It's a beautiful something, that gift of remembering. So many things I do 'in remembrance of him.'
I have begun to think about how empty my days would feel if I had a checklist of tasks required to honor the memory of him.
Light this candle.
Look at this picture.
Follow this recipe.
Pour this cereal.
Fill this gas tank.
Listen to this song.
All of those carry implicit meaning for me, a natural memory. But they would quickly become meaningless if I considered them a mindless routine to ensure I had honored him.
I think of those words from Jesus: "Take this in remembrance of me."
I imagine his disciples and closest friends had no trouble at all - their minds were likely flooded with scents and sounds and tastes that brought him to the surface again and again. They couldn't keep from thinking of him over a meal of bread and wine.
Perhaps we have turned this tradition of Communion into an empty checklist, when all he asked was that we come together, eat, and remember.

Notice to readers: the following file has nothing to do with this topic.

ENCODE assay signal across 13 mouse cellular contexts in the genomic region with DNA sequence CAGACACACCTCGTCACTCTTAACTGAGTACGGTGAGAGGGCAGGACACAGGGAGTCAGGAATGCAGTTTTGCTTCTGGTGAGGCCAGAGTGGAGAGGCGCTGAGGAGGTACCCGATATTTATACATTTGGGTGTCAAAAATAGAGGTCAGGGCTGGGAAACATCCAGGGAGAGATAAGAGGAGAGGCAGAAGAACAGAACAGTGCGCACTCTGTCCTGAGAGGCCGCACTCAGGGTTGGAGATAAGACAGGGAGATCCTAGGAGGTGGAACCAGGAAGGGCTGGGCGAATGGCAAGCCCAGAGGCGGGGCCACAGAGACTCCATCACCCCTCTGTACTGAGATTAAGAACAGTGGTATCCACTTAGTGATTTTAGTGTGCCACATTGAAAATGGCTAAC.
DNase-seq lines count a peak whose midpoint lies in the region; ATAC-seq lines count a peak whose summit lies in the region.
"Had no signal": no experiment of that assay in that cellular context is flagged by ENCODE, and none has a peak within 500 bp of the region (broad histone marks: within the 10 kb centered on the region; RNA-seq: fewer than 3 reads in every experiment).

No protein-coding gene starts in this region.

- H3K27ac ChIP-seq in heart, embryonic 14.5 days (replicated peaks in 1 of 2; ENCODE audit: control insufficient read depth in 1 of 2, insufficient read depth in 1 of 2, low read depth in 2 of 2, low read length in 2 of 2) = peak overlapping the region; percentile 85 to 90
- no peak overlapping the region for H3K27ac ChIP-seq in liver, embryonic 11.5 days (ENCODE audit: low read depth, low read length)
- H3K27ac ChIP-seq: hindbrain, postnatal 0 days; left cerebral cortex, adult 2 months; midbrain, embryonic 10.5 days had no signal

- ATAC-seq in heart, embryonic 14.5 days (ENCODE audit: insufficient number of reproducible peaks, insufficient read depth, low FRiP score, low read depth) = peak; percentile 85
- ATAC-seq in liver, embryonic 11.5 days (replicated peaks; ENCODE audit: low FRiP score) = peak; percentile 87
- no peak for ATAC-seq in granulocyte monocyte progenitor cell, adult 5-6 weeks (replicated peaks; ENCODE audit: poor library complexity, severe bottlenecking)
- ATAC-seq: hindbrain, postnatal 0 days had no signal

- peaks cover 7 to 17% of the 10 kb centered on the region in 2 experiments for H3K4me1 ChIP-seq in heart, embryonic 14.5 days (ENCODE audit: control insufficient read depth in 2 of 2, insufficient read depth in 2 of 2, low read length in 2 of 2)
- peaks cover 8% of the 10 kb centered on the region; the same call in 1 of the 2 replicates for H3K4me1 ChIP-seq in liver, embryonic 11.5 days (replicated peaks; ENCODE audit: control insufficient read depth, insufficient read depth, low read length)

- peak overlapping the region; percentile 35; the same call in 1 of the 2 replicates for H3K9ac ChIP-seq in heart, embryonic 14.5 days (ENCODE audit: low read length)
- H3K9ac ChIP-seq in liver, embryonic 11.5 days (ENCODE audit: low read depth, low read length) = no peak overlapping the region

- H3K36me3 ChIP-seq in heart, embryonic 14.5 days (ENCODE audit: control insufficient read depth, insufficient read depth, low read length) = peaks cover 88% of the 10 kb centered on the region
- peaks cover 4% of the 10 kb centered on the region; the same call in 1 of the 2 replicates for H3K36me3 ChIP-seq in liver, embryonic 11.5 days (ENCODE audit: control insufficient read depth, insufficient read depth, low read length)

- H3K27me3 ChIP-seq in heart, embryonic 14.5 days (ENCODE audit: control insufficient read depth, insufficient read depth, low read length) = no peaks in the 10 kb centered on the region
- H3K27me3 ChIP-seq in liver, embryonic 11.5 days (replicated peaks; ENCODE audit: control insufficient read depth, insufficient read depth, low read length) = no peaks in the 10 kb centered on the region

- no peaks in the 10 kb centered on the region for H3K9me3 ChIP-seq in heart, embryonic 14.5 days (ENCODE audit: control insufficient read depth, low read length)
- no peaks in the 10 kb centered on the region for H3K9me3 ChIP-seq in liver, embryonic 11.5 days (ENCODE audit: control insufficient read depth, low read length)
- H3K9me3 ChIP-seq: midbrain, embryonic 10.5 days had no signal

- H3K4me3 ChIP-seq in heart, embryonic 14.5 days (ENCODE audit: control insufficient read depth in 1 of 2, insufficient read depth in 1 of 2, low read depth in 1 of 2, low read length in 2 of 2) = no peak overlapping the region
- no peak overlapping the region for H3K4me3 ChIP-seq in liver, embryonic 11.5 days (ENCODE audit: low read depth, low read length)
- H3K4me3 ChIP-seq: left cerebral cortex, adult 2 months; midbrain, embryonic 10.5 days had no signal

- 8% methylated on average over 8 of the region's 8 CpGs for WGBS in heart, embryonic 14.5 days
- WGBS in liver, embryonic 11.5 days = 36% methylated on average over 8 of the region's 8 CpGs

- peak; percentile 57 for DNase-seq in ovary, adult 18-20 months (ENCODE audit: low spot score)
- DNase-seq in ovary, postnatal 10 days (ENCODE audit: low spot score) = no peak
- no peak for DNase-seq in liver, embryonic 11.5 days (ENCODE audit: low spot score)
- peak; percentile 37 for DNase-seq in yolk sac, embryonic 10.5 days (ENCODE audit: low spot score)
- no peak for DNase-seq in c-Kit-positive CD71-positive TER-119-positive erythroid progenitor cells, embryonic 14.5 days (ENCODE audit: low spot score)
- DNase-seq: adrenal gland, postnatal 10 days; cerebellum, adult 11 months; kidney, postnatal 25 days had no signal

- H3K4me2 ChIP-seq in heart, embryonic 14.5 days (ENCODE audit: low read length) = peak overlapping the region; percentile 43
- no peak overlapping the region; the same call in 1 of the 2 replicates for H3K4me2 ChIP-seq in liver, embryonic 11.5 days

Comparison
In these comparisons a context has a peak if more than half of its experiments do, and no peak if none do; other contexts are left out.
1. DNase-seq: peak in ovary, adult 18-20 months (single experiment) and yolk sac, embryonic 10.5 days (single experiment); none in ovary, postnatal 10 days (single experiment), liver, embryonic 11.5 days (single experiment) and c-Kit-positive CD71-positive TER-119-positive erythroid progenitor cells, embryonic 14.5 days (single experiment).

"How odd would it seem to have been one of the members of the early church, shepherded by Paul or Peter, and to come forward a thousand years to see people standing in line or sitting quietly in a large building that looked like a schoolroom or movie theater to take Communion. How different it would seem from the way they did it, sitting around somebody's living room table, grabbing a hunk of bread and holding their own glass of wine, exchanging stories about Christ, perhaps laughing, perhaps crying, consoling each other, telling one another that the Person who had exploded into their hearts was indeed the Son of God, their Bridegroom, come to tell them who they were, come to mend the broken relationship, come to marry them in a spiritual union more beautiful, more intimate than anything they could know on earth."
~ Donald Miller